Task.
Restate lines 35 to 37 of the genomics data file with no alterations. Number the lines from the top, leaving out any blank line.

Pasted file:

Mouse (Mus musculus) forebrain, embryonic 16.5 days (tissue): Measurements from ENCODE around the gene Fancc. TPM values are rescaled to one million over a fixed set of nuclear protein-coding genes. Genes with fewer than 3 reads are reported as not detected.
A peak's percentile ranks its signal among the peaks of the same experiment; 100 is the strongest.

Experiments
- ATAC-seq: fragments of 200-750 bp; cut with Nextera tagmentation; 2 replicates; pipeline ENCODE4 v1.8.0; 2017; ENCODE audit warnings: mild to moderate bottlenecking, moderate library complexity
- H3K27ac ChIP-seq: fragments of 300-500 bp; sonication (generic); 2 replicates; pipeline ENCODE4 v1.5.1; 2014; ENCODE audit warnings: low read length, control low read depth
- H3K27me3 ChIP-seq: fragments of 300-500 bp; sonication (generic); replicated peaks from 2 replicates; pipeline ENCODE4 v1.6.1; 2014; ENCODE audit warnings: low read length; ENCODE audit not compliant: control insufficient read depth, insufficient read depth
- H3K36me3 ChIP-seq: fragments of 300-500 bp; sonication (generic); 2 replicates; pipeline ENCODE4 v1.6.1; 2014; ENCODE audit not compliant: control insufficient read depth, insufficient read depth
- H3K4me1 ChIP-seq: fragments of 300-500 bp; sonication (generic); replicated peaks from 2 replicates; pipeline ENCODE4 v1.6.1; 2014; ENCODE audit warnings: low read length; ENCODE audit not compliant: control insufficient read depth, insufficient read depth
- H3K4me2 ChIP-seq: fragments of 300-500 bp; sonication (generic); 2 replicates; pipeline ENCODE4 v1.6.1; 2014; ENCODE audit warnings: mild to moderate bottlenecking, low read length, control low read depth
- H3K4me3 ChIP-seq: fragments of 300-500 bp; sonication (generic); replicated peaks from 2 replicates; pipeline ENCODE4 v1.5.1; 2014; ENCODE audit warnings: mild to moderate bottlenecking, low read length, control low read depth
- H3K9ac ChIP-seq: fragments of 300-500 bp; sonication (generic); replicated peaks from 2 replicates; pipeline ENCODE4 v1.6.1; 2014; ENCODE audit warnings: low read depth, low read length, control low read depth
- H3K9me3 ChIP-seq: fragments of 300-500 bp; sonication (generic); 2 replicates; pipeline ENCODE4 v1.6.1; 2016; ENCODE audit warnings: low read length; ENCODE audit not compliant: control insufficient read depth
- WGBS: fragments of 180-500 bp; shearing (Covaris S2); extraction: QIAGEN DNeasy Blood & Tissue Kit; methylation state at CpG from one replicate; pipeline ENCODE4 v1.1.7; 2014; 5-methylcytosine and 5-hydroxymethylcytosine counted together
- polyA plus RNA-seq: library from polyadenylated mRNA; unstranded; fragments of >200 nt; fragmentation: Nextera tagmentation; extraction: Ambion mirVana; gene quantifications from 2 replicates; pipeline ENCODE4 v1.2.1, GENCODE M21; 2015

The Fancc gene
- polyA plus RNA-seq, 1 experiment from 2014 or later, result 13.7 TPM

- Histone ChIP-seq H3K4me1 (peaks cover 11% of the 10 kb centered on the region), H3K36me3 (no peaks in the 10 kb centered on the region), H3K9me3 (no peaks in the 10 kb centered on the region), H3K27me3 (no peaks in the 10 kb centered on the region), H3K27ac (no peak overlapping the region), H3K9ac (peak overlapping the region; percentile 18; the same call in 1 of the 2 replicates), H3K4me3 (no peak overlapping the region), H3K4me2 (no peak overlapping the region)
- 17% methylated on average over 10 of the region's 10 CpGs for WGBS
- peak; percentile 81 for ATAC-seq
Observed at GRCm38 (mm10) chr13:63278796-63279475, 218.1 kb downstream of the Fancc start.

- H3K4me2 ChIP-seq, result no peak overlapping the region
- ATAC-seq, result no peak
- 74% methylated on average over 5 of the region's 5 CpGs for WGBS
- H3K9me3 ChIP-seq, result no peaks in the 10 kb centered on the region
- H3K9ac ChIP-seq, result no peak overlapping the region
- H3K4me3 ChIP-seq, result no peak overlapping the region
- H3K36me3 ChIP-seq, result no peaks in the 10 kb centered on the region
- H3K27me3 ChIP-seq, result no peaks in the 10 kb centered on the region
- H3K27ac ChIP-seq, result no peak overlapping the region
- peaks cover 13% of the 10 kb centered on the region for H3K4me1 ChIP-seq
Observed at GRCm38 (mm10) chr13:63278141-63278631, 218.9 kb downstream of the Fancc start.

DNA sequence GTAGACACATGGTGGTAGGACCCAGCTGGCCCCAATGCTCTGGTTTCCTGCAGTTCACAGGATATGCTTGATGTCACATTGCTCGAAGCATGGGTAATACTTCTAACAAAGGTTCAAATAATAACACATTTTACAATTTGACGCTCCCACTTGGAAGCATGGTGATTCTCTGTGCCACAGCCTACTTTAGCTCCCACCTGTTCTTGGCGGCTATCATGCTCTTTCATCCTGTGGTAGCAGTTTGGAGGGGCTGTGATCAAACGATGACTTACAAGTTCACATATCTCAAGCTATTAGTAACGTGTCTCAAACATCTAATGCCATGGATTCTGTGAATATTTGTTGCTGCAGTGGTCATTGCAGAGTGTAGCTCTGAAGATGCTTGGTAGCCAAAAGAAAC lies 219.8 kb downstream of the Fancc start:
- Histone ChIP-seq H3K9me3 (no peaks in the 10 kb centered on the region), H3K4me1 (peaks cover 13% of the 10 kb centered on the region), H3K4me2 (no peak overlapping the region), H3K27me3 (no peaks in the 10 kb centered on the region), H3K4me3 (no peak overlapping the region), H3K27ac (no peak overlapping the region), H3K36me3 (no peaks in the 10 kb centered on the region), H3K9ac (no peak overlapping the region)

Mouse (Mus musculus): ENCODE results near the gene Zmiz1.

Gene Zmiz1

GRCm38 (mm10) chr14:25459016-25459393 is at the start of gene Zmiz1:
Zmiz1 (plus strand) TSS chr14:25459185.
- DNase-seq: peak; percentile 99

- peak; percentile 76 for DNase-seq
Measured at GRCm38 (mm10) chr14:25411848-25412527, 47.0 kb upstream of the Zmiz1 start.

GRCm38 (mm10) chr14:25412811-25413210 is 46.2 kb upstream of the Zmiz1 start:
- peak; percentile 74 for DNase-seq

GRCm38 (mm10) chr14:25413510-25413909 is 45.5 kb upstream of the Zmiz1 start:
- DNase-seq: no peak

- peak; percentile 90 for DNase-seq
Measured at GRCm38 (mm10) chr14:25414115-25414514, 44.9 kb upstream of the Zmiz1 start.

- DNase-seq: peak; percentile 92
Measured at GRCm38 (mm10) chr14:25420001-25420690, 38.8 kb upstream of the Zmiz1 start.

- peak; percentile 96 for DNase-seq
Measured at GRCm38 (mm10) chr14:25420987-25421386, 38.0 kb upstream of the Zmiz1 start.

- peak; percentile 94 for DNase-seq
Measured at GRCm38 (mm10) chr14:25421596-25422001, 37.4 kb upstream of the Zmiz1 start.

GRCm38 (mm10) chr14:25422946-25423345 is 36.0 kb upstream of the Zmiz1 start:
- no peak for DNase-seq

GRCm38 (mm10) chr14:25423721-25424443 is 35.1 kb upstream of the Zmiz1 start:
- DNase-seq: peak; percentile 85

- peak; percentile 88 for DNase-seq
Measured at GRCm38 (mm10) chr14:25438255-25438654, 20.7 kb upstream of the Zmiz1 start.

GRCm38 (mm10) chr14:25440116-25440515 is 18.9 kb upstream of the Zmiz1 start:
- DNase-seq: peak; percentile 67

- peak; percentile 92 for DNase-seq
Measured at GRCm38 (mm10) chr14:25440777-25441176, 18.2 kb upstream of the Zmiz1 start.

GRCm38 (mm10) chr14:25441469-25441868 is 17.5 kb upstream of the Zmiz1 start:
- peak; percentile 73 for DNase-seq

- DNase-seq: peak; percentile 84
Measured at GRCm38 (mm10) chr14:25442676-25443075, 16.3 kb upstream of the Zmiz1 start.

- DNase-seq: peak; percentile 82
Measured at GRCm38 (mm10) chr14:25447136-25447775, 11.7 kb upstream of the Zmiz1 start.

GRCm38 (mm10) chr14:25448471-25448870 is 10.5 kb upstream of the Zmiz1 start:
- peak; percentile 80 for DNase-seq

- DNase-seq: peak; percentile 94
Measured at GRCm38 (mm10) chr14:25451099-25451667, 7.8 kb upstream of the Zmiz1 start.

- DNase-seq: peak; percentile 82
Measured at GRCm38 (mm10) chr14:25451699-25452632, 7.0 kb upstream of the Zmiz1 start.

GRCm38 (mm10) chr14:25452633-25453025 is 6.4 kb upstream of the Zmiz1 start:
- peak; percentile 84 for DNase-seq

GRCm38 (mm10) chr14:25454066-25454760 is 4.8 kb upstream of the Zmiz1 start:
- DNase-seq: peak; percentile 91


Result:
Gene Zmiz1

GRCm38 (mm10) chr14:25459016-25459393 is at the start of gene Zmiz1:
Zmiz1 (plus strand) TSS chr14:25459185.